Of all the different types of environmental allergens, cat dander is among the smallest, meaning that the allergen remains airborne for at least 30 minutes after being disturbed and can constantly trigger symptoms.
This video provides several tips on managing cat-dander allergies. Some great ways to reduce allergic reactions caused by cat dander is to ensure that your cat is not allowed to walk or sleep inside of your bedroom. You may also consider preventing dander from accumulating by investing in hard-surfaced floors and leather furniture rather than fabric. Watch this clip for more tips.
Don’t let your allergies get in between you and your pets. Contact the allergy doctors with Allergy & Asthma SpecialistsSM online or call (610) 825-5800 for more information on our allergy testing and asthma screening services.
Sinusitis is defined as inflammation of one or more of the sinus cavities.
Types of Sinusitis
- Acute bacterial sinusitis in adults most often presents with > 7 days of symptoms of purulent drainage, nasal congestion, postnasal drip, facial or dental pain/pressure, and cough, especially at night. Often preceded by a cold. Children with acute sinusitis often have cough, runny nose, and nasal congestion.
- Acute bacterial sinusitis is defined to be less than 4 weeks duration.
- Chronic sinusitis, with inflammation lasting longer than 12 weeks, is associated with allergic rhinitis in 36% – 60% of children and 40% – 80% of adults. An allergy evaluation should be done so that environmental control measures or other interventions, appropriate for allergic and non-allergic diseases can be started.
Conditions associated with, or predisposing to sinusitis:
- Allergic Rhinitis
- Viral “colds”
- Anatomic obstructions – nasal polyps, septal deviations, enlarged adenoids, foreign body, cleft palate, dental infection
- Aspirin Allergy or Sensitivity
- Antibiotics for acute and chronic sinusitis. The goal is to improve drainage of the nasal passages, eliminate the source of the inflammation and relieve the pain.
- Oral decongestants and topical nasal decongestant sprays may reduce congestion.
- Saline sprays or irrigations can help liquefy secretions.
- High dose guaifenesin is used to thin the mucous and promote drainage.
- Nasal steroids and nasal antihistamines reduce the congestion, swelling and inflammation of sinusitis.
- Oral steroids may be prescribed for a few days to relieve pressure, reduce inflammation and decrease pain.
Allergy & Asthma SpecialistsSM provides treatment for patients of all ages with allergies, asthma, rashes, congestion and recurrent infections. If you suffer from allergies or asthma, our board certified allergy doctors and immunologists near King of Prussia and Philadelphia can help. Call us at (800) 86-COUGH to schedule an appointment at one of our eight convenient locations.
Sinus congestion causes headaches and can make you feel grumpy and tired. Sinuses are hollow air spaces. There are four pairs of cavities or spaces known as paranasal sinuses. These cavities located within the skull or bones of the head surrounding the nose, include the frontal sinuses over the eyes in the brow area; the maxillary sinuses inside each cheek bone; the ethmoids just behind the bridge of the nose and between the eyes; and behind them, the sphenoids in the upper region of the nose and behind the eyes. Each sinus has an opening into the nose for the free exchange of air and mucous, and each is joined with the nasal passages by a continuous lining. Sinusitis is defined as inflammation of one or more of the cavities.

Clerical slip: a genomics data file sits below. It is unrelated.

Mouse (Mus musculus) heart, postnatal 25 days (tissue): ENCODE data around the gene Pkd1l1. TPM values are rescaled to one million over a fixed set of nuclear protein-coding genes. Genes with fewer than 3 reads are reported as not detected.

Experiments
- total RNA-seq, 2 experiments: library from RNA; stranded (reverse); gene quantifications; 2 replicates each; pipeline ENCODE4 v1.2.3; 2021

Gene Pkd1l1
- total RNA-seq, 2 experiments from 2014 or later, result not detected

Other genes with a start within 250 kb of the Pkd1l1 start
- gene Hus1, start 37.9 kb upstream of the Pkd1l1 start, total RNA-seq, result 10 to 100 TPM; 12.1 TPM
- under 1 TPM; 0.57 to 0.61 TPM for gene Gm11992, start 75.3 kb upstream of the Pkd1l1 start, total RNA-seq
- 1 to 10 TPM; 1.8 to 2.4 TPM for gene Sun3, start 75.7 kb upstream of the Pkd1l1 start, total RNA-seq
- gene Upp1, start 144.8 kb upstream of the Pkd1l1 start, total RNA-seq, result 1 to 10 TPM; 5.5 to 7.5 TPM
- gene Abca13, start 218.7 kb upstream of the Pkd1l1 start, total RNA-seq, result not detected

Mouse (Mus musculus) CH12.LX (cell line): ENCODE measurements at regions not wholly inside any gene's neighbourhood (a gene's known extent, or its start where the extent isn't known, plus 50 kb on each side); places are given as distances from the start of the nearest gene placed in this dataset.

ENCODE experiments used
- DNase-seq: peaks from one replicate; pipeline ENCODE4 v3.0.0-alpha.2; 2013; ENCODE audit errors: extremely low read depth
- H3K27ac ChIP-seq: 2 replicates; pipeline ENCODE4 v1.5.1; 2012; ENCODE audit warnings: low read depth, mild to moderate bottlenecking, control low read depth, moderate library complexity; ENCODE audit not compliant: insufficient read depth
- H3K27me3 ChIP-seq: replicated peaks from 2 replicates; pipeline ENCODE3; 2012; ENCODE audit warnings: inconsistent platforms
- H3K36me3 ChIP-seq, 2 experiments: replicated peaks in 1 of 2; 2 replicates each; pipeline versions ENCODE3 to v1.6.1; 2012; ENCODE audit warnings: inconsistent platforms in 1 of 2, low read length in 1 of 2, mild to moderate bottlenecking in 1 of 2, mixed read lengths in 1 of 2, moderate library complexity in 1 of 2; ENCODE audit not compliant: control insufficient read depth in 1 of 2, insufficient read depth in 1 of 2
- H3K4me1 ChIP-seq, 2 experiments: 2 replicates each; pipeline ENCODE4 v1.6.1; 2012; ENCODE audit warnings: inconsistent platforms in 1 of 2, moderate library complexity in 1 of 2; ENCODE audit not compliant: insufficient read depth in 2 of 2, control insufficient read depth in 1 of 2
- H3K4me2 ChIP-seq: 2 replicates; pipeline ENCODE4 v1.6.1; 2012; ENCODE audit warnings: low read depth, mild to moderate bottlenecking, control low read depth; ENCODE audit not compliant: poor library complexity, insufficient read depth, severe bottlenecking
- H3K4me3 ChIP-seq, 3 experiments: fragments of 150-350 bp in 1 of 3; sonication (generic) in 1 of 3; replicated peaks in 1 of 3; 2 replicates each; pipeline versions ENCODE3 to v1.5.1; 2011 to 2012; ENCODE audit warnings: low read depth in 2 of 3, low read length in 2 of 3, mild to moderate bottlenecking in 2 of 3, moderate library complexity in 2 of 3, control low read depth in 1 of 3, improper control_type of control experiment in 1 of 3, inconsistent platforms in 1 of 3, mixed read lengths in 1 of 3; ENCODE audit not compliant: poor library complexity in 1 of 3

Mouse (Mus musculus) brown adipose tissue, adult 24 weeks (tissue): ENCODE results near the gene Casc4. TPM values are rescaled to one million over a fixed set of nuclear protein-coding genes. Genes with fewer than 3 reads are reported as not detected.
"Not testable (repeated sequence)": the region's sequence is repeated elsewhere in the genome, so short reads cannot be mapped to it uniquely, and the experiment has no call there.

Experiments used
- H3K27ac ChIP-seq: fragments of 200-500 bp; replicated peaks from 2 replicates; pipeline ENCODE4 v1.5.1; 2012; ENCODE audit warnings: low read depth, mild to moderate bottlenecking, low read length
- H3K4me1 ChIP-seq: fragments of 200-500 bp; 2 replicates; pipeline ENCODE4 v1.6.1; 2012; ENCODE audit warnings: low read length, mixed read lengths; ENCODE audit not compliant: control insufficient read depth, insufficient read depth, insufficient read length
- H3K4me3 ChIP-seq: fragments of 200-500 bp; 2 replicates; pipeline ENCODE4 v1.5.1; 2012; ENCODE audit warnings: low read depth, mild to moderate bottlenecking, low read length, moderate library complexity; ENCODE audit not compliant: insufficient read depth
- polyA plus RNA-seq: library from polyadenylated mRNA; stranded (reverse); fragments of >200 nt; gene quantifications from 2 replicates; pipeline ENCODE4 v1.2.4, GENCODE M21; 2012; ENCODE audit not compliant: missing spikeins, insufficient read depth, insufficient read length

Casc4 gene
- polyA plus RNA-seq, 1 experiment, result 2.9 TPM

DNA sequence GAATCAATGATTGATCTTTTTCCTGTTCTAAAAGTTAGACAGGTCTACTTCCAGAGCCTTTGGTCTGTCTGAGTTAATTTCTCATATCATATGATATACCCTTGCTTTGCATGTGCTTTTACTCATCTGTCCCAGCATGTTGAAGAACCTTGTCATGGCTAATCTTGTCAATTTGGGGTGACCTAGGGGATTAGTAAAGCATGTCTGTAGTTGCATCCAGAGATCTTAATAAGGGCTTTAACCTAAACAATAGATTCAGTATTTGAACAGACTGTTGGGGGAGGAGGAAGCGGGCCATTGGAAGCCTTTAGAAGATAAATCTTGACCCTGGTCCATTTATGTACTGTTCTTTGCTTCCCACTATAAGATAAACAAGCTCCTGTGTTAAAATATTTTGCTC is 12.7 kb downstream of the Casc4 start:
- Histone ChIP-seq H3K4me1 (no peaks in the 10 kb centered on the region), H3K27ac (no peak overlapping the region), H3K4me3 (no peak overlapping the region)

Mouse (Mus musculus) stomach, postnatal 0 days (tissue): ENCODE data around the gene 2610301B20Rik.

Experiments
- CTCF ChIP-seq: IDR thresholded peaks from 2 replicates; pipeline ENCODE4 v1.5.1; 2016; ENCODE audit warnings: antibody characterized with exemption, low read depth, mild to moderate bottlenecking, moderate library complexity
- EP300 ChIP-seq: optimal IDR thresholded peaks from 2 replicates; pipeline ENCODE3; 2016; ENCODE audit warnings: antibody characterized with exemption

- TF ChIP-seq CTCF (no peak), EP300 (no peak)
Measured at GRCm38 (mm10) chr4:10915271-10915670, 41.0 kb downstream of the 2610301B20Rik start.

Symptoms of Sinusitis may be one or more of the following:
- Pain and pressure in the face
- Prolonged discolored mucous from the nose or down the back of the throat
- Stuffy nose
- Productive cough
- Tooth pain
- Reduced sense of taste or smell
- Asthma flare
Allergy & Asthma SpecialistsSM provides treatment for patients of all ages with allergies, asthma, rashes, congestion and recurrent infections. If you live in the greater King of Prussia or Philadelphia region and suffer from allergies or asthma, our board certified allergy doctors and immunologists can help. Call us at (800) 86-COUGH to schedule an appointment at one of our eight convenient locations.
“Research indicates that the early treatment of eczema may decrease the risk for developing asthma.”
Eczema, also called atopic dermatitis (AD), is one of the most common skin disorders seen in infants and children. It usually begins during the first six months of life. Approximately half of patients with AD will go on to develop asthma. The more severe the AD, the greater the likelihood of developing asthma. Also, two thirds of patients with AD will develop allergic rhinitis, also known as hay fever. In one study looking at 1,314 children over a span of seven years, researchers found that 50% of the children with AD and a family history of asthma developed asthma.
Most children display the natural progression of allergic symptoms call the “atopic march”. Eczema is considered the beginning phase of the development of other allergic diseases. Most patients’ eczema resolves at puberty or shortly thereafter only to develop allergic rhinitis and asthma.
Children with eczema are at high risk for developing asthma. Fortunately, research indicates that the early treatment of eczema may decrease the risk for developing asthma. Skin testing the child to determine allergic triggers is the first step to developing an effective therapeutic plan. The plan may include dietary management for food allergies including the gradual introduction of solid foods to infants. Topical creams may be prescribed. Indoor allergens are considered to have the strongest effect on the development of asthma in high-risk individuals. Reducing indoor allergen exposure will be of great benefit.